Another aspect is that, at times, companies fail to understand the boundaries of marketing and boundaries of sales.This creates an overlap of tasks and activities thereby causing loss in effective revenue management. The separate tasks and activities of revenue management as part of marketing and sales are described next.

Sales and marketing process has a variety of tasks and activities that can be sequenced in a linear fashion. This process is quite generic and can be adopted to a variety of industries and categories of companies. The following sequence shows the overall process of a typical sales cycle:

A typical sales cycle

Target → Lead → Confirmed Information (Contact, Account, etc) → Opportunity Exists → Understanding the pain point → Proposal → Negotiation → Closing → Maintenance or Recycle

What are targets?

Targets are pieces of information about a person or a set of persons from a particular source of marketing activity. For example, if a company has conducted a seminar, then all the attendees of the seminar would be potential targets for future marketing activities. There is no potential impact on the marketing or sales activities if targets change or have incorrect data. Target are quickly changed, deleted or modified depending on the type of information that is obtained about the target. There could be additional activities done on targets such as data cleaning or a call centre based verification. In some cases email subscriptions are requested to ensure targets are real. The most cost effective method is used to ensure targets are cleaned and moved to the next stage of qualification.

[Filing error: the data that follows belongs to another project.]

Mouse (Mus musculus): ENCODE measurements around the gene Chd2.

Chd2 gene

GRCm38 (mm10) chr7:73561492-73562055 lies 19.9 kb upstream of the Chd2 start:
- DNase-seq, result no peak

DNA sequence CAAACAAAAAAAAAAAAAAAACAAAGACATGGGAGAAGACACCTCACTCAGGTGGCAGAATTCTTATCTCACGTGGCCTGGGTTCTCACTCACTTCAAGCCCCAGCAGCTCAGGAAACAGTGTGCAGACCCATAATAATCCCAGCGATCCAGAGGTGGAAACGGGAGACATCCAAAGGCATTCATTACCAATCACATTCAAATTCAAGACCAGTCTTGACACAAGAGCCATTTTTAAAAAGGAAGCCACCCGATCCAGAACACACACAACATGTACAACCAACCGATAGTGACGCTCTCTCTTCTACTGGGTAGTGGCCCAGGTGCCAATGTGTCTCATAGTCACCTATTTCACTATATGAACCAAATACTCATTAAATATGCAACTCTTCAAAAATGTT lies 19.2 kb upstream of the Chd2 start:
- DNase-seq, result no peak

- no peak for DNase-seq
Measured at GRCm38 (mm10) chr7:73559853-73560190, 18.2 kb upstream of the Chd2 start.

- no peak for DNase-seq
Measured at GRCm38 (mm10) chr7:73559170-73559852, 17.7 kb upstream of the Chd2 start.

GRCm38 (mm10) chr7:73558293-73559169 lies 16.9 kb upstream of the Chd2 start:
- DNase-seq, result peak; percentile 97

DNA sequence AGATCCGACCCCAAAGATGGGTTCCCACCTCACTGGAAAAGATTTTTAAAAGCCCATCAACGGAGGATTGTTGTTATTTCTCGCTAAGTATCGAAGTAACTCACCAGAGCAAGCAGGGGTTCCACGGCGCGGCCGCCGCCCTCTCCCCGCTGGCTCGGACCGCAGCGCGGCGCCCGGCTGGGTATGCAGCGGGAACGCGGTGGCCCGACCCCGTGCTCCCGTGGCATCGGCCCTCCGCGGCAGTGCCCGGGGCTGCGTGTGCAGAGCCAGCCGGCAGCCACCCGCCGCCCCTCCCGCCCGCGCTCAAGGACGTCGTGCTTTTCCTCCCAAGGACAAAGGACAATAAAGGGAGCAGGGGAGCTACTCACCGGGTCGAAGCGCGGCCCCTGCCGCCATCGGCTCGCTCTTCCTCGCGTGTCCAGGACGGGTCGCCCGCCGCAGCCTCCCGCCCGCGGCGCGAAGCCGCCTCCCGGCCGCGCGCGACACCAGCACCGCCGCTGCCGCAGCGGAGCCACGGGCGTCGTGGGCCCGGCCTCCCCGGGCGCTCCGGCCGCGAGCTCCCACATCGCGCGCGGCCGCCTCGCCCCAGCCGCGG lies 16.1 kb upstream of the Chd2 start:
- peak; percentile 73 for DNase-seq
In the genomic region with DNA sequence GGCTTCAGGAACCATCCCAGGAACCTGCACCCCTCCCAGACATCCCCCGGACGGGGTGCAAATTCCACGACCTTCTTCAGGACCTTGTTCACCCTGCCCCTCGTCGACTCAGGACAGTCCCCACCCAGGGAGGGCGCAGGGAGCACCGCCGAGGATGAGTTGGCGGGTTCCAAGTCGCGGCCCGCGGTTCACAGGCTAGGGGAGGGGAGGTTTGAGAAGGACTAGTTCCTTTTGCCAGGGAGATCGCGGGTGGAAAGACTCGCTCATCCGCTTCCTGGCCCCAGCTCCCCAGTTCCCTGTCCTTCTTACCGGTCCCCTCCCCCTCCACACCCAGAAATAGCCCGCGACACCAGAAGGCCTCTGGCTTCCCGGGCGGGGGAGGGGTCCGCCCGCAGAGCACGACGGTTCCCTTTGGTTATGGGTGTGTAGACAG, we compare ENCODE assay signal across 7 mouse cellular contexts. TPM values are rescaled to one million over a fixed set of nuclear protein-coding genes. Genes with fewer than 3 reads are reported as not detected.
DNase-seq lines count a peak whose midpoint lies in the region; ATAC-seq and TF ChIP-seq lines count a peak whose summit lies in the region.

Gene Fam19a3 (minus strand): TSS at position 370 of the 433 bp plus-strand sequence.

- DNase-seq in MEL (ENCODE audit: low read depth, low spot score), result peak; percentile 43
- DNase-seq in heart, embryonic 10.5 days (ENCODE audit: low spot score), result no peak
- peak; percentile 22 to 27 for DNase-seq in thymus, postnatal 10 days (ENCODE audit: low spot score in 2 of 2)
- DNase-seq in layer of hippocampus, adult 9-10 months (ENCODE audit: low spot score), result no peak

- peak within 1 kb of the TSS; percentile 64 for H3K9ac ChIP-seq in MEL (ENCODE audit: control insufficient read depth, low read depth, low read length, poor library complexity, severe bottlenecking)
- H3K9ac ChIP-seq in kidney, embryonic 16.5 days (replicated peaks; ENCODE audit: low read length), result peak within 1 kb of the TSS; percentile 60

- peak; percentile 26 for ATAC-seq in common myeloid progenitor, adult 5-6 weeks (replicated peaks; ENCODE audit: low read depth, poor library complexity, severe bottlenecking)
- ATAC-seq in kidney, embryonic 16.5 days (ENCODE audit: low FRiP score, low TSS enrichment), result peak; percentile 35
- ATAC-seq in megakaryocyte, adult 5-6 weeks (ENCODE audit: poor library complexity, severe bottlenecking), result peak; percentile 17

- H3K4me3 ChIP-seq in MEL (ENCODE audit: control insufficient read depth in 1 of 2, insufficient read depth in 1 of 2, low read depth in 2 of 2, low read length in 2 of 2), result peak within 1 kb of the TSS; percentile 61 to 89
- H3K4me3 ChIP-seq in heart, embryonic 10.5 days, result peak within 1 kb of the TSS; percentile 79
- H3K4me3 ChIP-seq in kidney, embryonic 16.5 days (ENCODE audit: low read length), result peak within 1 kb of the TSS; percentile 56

A target is just the starting point to a more personalised communication to a person or a company.

The next stage of activity in the sequence is to convert a target to a lead.

What are leads?

Leads are targets that have been qualified based on an email confirmation or a phone call. Since leads have origins in the target list, their conversion depends on the campaign activity.

Each campaign activity may have different types of qualifications and therefore not all targets get converted into leads. Targets which do not get converted, may not be important for the current campaign. In some cases, a marketing campaign starts from existing leads, that were used before or were those that would never converted in previous campaigns.

The stage of leads in the sequence of marketing and sales activities represents the boundary between marketing and sales.

A lead has sufficient information  about a person or a company to to have an effective communication. However a lead does not have all the information required to make it a sustainable data point for future interaction. This is because leads can appear as duplicates or may appear across different companies with different names.

Not all leads come from targets. Some are created directly in  the system based on the Information that is received by the company. These created leads are sometimes created by the marketing department and in some cases done by the sales department. Usually the volume entries for new leads are done by marketing department and lead corrections and data scrubbing is done by the sales department.

The conversion from targets to leads, exposes a level of efficiency that the marketing campaigns are able to achieve.

Why is this lead necessary?

In most companies the sales department may feel that marketing departments waste a lot of budget with no direct return on investment. A marketing department can use the ratio of targets to leads conversion to show a clear value of the different marketing campaigns that were conducted.

Usually leads have the same data that is in the target and therefore, most sales and marketing tools are not able to distinguish unique leads within their system. In the next stage of activity, the leads are changed to a more static data point and hence duplicates can be identified more easily.

Now, as a company, we are quite sure that the customer exists and the person we are talking to exists. The information about the lead has a significant level of confirmation. The next stage of activity in the sequence is to convert a lead to a contact.

Read part 2 of Building a robust marketing and sales capability